In the arrangement of a pawl and a fusible member shown in FIG. 2 and discussed above, spring 66 biases pawl 60 toward blade 40 with a specified force, and fusible member 70 is wire that has a tensile strength sufficient hold the pawl against the force of the spring. For example, the fusible member may be a 0.010-inch nichrome wire or a steel strand, and the spring may have a spring force of between approximately 5 and 25 pounds.

In FIG. 2, the fusible member is generally less than about 1 to 3 inches in length, and is wrapped around contact mount 72. Contact mount 72 is often generally circular in cross-section so that it does not present any edges that would concentrate stress to a specific section of the fusible member. Alternatively, a contact mount may include an edge to focus stress at a desired section of the fusible member. The contact mount may take many forms. It may be a stud or projection around which a fusible member is wrapped, it may be a screw with a radial hole through which the fusible member is threaded so that the screw can be turned to wrap the fusible member around the screw, it may be clamps, or it may be some other structure.

In FIG. 2, mount 72 includes a break region or gap of about 0.010 to 0.5-inch (or less) between halves of the mount. Current flows from one half of the mount, through the fusible member, to the other half of the mount and then to ground. The short break region is beneficial to focus the power to a small region to help melt the fusible member. The two halves of the mount may be thought of as two closely spaced electrodes, where the electrodes also serve as mounts for the fusible member. When electrodes also act as mounts, they must be strong enough to support the load of the fusible member.

Mounts to anchor the fusible member, alternatively, can be separate from the electrodes, and the electrodes may simply contact the fusible member. For example, in FIG. 2, contact mount 72 may be an anchor, and electrodes may be positioned against fusible member 70 between mount 72 and pawl 60.

It will be appreciated that the fusible member can be arranged in many alternative ways within the scope of the invention. As one example, one loop of wire can be attached to a contact stud and the opposite loop attached to a grounded stud. If the middle of the wire is placed over the end of the spring adjacent the pawl, the spring will be released when the wire is melted. In this arrangement, the current to melt the fusible member travels only from the contact stud, through the fusible member and into the grounded stud.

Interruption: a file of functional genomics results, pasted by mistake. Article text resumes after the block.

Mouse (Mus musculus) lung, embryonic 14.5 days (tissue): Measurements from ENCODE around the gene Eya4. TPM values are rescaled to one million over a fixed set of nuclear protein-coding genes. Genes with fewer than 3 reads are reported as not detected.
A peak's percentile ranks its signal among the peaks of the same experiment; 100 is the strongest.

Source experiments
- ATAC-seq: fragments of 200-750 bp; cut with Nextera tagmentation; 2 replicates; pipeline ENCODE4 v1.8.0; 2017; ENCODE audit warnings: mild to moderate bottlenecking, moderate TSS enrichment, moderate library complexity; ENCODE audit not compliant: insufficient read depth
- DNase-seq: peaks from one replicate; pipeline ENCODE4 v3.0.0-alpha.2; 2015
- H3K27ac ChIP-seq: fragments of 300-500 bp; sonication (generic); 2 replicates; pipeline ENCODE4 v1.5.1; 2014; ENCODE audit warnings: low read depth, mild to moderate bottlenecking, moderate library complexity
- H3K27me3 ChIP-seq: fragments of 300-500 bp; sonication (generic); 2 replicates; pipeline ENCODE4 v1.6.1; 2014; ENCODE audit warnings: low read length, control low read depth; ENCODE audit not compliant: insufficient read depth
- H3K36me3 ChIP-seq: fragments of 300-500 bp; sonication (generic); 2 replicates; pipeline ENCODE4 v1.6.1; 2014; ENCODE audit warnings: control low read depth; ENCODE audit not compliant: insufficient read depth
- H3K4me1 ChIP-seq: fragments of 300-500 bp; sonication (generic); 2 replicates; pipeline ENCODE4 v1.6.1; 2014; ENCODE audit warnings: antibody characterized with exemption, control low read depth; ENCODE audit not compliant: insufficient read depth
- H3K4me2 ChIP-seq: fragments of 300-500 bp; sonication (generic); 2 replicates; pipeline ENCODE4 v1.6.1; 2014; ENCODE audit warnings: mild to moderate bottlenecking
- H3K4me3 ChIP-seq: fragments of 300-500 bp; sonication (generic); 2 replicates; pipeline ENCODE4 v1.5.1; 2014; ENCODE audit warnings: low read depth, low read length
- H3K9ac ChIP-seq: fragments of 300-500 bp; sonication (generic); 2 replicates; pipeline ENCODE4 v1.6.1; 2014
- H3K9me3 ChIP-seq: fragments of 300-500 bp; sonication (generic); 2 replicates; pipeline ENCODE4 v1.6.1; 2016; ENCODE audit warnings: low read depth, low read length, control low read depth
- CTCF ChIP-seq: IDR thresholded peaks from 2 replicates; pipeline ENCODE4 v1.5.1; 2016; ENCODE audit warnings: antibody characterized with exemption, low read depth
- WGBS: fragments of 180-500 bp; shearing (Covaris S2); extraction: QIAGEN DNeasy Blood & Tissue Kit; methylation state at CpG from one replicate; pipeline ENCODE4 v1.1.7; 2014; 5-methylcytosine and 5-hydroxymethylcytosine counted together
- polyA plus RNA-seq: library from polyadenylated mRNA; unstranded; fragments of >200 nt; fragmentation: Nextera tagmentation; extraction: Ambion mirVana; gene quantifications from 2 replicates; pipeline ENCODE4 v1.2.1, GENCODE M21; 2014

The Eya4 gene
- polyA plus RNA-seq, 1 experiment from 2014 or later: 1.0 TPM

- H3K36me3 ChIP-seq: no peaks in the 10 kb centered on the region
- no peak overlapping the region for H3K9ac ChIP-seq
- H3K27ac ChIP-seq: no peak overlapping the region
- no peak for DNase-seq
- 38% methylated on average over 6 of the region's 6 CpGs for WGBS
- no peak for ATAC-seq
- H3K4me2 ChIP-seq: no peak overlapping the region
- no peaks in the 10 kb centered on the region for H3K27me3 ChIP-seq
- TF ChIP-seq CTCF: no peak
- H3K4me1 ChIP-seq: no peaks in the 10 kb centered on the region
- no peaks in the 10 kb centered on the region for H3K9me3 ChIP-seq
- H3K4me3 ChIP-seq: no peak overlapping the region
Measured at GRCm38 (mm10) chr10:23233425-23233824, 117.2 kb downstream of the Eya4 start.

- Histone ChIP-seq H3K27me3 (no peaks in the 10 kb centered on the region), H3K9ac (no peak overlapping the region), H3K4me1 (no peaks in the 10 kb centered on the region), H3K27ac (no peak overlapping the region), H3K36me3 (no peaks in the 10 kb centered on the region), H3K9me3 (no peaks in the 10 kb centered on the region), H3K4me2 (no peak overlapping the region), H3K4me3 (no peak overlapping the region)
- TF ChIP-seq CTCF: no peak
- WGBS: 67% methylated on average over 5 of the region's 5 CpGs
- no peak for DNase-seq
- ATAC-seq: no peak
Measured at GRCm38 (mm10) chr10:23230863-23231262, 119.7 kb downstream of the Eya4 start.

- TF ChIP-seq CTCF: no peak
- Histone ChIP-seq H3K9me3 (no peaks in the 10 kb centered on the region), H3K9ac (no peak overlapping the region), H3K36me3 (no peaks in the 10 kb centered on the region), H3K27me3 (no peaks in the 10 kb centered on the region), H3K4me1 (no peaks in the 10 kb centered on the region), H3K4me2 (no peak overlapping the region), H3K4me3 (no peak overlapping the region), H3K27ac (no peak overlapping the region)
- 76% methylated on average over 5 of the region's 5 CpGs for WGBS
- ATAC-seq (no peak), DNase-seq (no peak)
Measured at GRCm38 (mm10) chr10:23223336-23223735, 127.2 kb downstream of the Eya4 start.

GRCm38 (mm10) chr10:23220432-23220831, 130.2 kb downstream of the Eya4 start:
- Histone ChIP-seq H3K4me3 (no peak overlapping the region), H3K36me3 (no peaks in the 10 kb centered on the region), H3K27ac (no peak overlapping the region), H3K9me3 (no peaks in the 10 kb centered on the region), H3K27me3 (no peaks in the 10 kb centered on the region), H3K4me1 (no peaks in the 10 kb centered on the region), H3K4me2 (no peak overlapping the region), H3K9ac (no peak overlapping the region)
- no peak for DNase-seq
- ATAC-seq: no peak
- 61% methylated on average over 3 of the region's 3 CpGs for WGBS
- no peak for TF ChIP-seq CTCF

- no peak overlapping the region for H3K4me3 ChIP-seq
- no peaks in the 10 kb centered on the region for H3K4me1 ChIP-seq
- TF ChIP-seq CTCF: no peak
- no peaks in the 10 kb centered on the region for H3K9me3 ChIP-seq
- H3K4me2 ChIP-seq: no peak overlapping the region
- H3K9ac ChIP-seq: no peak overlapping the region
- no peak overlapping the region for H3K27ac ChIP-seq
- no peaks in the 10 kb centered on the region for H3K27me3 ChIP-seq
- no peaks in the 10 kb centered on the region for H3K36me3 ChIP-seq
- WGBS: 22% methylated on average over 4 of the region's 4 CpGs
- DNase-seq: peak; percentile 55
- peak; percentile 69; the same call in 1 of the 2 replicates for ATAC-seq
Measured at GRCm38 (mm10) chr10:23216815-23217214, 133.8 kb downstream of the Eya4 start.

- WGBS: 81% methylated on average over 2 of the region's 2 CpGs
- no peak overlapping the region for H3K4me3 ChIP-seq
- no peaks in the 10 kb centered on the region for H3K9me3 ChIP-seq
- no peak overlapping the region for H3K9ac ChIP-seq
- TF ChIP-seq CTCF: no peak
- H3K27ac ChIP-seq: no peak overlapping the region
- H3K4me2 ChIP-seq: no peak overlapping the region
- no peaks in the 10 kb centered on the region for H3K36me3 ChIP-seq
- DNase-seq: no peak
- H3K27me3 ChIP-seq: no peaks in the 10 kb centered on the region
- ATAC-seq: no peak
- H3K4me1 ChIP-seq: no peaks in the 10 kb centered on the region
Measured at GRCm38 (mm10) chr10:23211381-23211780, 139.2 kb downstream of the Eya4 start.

In other embodiments, a wire with a relatively low tensile strength may be used to hold a pawl against a large spring force by looping the wire so that different portions of the wire work together to hold the pawl. For example, a wire may be looped in the configuration of the letter “M” or “W”, as shown in FIG. 3. In this arrangement, fusible member 70 is fastened at one end to anchor 600. From there the fusible member wraps around a first post 601 on one side of pawl 60, then around mount 602, then around a second post 603 on the opposite side of the pawl, after which the fusible member is fastened to second anchor 604. In this manner, the sections of the fusible member between anchor 600 and post 601, between post 601 and mount 602, between mount 602 and post 603, and between post 603 and anchor 604 act like four separate strands that together hold the pawl away from the blade. Thus, a fusible member with tensile load strength of 30 pounds may hold a pawl biased toward the blade with a force of up to 120 pounds. In FIG. 3, mount 602 is configured to pass a surge of electrical current through a portion of the fusible member to melt the member. The fusible member then breaks apart at mount 602 and releases the pawl. This embodiment allows for the use of a fusible member with a relatively small diameter that may be melted with less current.

In some embodiments a fusible member will be used to hold a two-stage linkage, trap or compound release. The linkage or compound release, in turn, would restrain some action or hold some element such as a pawl. By holding the linkage or compound release, the fusible member effectively restrains an action or holds an element. Using a linkage or a compound release provides a mechanical advantage that allows the system to use a fusible member with a smaller diameter and lesser tensile strength to hold forces up to hundreds of pounds or more. This may allow use of a smaller fusible wire that can be melted more quickly and/or with a smaller current surge. Various linkages and compound releases are described in more detail in U.S. Provisional Patent Application Ser. No. 60/225,170, titled “Spring-Biased Brake Mechanism for Power Equipment,” filed Aug. 14, 2000 by SD3, LLC, the disclosure of which is herein incorporated by reference.